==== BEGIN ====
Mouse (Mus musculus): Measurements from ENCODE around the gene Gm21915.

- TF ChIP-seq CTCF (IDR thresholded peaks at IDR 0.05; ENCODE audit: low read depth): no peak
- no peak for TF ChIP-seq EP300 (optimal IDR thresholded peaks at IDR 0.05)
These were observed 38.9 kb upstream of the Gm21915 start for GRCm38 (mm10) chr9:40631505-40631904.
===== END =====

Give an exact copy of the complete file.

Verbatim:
Mouse (Mus musculus): Measurements from ENCODE around the gene Gm21915.

- TF ChIP-seq CTCF (IDR thresholded peaks at IDR 0.05; ENCODE audit: low read depth): no peak
- no peak for TF ChIP-seq EP300 (optimal IDR thresholded peaks at IDR 0.05)
These were observed 38.9 kb upstream of the Gm21915 start for GRCm38 (mm10) chr9:40631505-40631904.